Actually this is a bare minimum for us and where possible we try to collect a lot more conversion data. For instance, if we want to drill down into the test results using our analytics tool we will inevitably end up segmenting further as part of our post-test analysis.
For example, if we had 300 conversions for both the control (A) and the variation (B), segmenting by new vs. returning we may now have ~150 in each pot of the four pots. But what if 75% of visitors are new visitors? Each variation might only have 75 conversions for returning visitors. We can very quickly reach a point where our segments are not large enough to lead to significant results.
I can’t underline how valuable large datasets are for detailed post-test analysis.
It may be larger businesses with huge traffic volumes and large numbers of conversions that are particularly guilt of stopping tests too soon. The minimum cycle will vary for each business but for many it will be a week. Running tests for less than a week may mean that you miss out on any daily trends or patterns. For example one of our clients receives 25% of their visits on a Friday and this comes with a change in quality and behaviour. In this case, including or excluding a Friday in a test period could significantly changes the final results.
We recommend running tests for a minimum of two basic business cycles. This allows you to account for weekly trends and makes your conclusions more robust.
Experience has taught us to be wary of statistical significance bars within testing tools. We look to achieve a statistical significance of >95% in order to call a test, but only when we have met our criteria for conversions and weekly cycles.
We have pushed experiments live and then received emails within hours declaring that they have reached statistical significance of >95%. Excitedly logging in to view our test results to find that the number of conversions has barely reached double figures.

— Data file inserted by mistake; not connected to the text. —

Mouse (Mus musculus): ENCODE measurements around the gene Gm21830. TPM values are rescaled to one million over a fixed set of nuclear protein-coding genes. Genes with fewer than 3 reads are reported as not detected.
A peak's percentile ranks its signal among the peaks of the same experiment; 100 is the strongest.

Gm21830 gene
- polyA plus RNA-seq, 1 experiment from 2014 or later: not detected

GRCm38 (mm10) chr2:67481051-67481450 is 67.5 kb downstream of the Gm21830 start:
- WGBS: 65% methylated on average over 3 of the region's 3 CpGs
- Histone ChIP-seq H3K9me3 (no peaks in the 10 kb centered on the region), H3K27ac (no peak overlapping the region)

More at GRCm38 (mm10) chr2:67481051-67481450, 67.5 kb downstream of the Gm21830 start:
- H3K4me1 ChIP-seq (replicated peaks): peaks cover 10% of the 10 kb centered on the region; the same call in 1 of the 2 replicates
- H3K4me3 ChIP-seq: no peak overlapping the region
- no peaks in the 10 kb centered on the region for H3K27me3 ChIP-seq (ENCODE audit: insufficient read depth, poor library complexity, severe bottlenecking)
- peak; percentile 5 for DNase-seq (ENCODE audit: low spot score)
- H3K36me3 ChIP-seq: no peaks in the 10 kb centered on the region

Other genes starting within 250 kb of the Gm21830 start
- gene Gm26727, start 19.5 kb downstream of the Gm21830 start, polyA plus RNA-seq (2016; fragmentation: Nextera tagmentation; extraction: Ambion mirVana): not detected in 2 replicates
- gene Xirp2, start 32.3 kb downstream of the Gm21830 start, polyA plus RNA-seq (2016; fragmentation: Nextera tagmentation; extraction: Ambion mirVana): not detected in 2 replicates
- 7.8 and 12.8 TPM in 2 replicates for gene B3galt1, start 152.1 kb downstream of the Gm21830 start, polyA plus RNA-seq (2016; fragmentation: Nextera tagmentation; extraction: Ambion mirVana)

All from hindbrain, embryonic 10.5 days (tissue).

The combination of getting the right number of conversions, minimum testing cycles and statistical significance when used together should allow you to run sound experiments and carry out robust post-test analysis.
As a minimum for each experiment you should be tracking at least a primary goal within your testing tool and in some cases a number of secondary goals. This will allow you to understand the basic performance of each variation. Nothing too challenging here.
This is where it gets more interesting. Alongside those basic goals you can start to track or simply analyse a much wider set of metrics and dimensions.
Pushing custom variables from your testing solution into your analytics tool (this is really simple with Optimizely and Google Analytics) will give you a much wider set of data with which to compare your test variations.
Creating custom segments based on your test segments can unlock all of this insights and much, much more. Custom segments for each of your test variations allows you to review the full set of analytics data in order to analyse the impact on user type (new vs returning, traffic sources, average order value, products viewed and bought, etc.)
(Reminder: be careful about sample sizes)
Some on-site survey tools will allow you to add test variables to the data collected. This means you can collect some qualitative feedback on your test variations.
For example, you may find that your visitor’s satisfaction rating or NPS changes based on the variations that you test. This could add a completely new angle to the interpretation of your results for an experiment.
It will likely require a savvy developer but with many testing tools it’s possible to include offline conversion data into your tests (Optimizely info).
This means that you if a visitor sees one of your variations and then converts over the phone you can feed that data in to your test analysis.
Equipped with the recommendations above and the examples of the types of information that you should be tracking you should be all set to avoid common testing pitfalls, collect the right data and carry out more meaningful post-test analysis than.
If you have any other tips or examples please feel free to share in the comments.